You don’t have to travel far from Houston to find a little peace and quiet if that’s what you’re after. I like to be a bit more spontaneous, with minimal planning.
Over the past few years, I’ve noticed a slow migration of Houstonians heading west out I-10 to towns like Columbus, Moulton, Shiner and Smithsville.
That’s where I found myself this past weekend, on pastureland between Shiner and Moulton, Texas.
The area was settled heavily by German and Czech immigrants between 1840 and the 1890s and much of those cultures still permeate everything from town names, architecture, food, and language to this day.
Many years ago I heard that the founder and former owner of the Heights iconic music venue Dan Electros, Jim Mendenhall aka Zoomack, had moved to Moulton and bought a building on Main Street. Sure enough, it’s the Ole Moulton Bank, 101 N. Main, built in 1900, and “unremodeled” in 2001 by Mendenhall.
Old Moulton Bank serves beer and wine, it’s motorcycle and car club friendly and he brought along the popular Thursday night acoustic jam that he started in the Heights.
Next time I’ll get there on a Thursday.
Remember Texas Junk Co., of Montrose fame, now closed? Owner Bob Novotney took over a sizable storefront just a few doors down from Old Moulton Bank.
Unfortunately, the locals told me he’s usually closed, and out traveling as was the case this past Saturday.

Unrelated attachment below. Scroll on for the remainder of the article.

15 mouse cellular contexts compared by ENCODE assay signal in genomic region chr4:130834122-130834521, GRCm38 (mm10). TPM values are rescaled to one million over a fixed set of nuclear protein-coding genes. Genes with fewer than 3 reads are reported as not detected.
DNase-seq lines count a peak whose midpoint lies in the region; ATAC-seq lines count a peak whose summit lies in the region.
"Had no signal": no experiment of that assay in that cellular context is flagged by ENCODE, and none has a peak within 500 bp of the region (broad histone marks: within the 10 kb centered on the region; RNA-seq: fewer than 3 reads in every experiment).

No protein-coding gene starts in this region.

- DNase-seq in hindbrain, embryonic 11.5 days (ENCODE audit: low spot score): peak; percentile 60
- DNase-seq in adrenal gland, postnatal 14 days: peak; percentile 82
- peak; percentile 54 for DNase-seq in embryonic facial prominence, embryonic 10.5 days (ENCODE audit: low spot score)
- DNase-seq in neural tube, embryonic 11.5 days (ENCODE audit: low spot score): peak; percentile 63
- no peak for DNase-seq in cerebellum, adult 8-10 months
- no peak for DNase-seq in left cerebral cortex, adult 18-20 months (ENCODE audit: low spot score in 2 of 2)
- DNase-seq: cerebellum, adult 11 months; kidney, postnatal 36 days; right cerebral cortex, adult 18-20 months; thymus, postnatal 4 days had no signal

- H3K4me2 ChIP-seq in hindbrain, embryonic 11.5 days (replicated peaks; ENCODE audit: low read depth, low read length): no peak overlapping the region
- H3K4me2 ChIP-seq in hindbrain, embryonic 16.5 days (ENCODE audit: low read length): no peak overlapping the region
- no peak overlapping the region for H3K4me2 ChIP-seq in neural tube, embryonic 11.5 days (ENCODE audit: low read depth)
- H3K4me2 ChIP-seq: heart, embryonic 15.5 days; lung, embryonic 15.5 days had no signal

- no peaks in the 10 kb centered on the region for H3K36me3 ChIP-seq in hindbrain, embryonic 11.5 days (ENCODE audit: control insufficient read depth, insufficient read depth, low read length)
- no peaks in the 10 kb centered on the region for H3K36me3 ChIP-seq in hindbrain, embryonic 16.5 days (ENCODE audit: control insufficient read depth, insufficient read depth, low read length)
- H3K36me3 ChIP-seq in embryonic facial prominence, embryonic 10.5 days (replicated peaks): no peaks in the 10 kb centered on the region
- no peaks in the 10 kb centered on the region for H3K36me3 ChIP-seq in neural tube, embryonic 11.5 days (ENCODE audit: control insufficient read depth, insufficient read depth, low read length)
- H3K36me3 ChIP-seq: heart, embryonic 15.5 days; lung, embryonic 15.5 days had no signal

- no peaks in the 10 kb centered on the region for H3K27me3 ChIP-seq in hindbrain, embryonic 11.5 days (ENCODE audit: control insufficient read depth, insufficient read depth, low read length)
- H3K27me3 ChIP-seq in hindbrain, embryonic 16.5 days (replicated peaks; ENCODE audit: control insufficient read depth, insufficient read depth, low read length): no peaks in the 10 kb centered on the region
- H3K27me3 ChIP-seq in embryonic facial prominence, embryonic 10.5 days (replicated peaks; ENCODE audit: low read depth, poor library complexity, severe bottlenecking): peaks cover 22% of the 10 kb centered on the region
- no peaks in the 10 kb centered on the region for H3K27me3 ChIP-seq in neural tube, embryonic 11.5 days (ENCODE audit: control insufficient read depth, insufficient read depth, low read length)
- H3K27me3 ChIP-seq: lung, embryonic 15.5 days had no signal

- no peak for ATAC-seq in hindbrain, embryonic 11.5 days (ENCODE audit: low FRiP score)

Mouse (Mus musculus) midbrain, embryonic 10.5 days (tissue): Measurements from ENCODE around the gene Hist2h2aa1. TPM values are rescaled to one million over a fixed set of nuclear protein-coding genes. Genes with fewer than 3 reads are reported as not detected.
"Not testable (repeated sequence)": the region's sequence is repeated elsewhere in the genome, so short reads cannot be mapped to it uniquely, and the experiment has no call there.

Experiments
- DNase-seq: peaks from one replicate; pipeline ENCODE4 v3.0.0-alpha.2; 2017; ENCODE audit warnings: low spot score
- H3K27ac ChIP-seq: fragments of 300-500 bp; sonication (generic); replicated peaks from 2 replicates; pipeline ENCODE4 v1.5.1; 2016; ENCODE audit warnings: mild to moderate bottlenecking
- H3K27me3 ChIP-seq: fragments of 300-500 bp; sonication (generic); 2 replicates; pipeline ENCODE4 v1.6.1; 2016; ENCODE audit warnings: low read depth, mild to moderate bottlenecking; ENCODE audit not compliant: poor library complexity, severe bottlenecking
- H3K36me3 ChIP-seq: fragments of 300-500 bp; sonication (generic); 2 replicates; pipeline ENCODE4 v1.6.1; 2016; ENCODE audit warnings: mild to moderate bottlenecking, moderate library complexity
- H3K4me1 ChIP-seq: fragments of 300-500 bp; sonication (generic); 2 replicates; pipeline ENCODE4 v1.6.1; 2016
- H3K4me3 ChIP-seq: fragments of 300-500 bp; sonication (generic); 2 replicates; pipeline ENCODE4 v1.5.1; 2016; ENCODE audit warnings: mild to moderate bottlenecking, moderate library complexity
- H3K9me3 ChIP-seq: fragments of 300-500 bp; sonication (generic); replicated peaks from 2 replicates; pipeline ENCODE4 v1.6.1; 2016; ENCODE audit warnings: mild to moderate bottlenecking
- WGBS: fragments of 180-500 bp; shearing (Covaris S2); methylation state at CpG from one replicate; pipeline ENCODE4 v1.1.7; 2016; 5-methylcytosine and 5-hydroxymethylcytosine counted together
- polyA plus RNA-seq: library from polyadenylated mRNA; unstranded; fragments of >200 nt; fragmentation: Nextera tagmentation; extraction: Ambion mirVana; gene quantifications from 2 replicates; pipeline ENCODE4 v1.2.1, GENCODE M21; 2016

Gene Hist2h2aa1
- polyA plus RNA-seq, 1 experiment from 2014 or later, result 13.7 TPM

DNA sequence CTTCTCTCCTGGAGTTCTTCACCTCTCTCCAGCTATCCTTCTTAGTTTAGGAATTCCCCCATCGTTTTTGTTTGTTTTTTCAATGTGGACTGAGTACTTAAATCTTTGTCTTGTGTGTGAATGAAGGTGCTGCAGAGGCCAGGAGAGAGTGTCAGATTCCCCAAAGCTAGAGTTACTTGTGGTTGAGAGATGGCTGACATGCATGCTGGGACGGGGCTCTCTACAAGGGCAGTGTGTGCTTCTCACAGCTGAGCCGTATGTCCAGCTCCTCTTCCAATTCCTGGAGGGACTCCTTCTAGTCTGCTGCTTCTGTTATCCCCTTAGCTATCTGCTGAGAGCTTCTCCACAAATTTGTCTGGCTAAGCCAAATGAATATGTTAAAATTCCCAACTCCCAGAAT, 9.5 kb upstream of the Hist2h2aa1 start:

I’ll keep trying though as should you. A peak in the window revealed a huge selection of cowboy boots that only rivaled what he had in Houston.
Next stop, Shiner, Texas. Here in the Heights, we are blessed with an abundance of amazing craft breweries. Never the less, no visit to Shiner is complete without a visit to Spoetzl Brewery. The tours are famous and draw a sizable crowd even on weekdays.
When you pack for seventy-degree weather and it ends up in the fifties, it’s souvenir time and Spoetzl Brewery has a fabulous gift shop where they also give out samples of their Shiner beer. Great for sales, I’m sure!
Around the corner, (Shiner can’t be bigger than the Heights) we hit Antiques, Art & Beer, 720 N. Avenue E. The store lives up to its name but if you get claustrophobic easily, stop at the beer counter first and order a cold one. With over 250 beers and 150 wines, don’t forget to get up and look around. The store is absolutely jam-packed with collectibles of all kinds. I managed to find a few pieces of original art though.
Sunday, because I posted a photo of the guitars hanging in Old Moulton Bank on Facebook, friends that recently moved nearby saw it and invited us over for a visit. Before we knew it, we were getting a behind the scenes look at Smithville, Texas, which was named the first Film-Friendly Community in Texas by the Texas Film Commission.
After doing a little research on this historic Texas town, I’ve come to the conclusion that anyone in Houston with the acting bug needs to hightail it 120 miles west.
Even while relaxing over a cold beer to discuss our tour, the bartender tells us famed country music legend Willie Nelson sat in our very seats in one of his popular videos. Just across the driveway it seems, a zombie flick is being shot nightly. A peek through the fence revealed an apocalyptic scene verifying that rumor.
We did see pastures, cows, horses, donkeys, and amazing sunsets but it was conversations with friends, new and old that really restored this writer. I think another trip is in order soon.
Cohen is an artist and founder of First Saturday Arts Market and the Market at Sawyer Yards. Find him at ArtValet.com.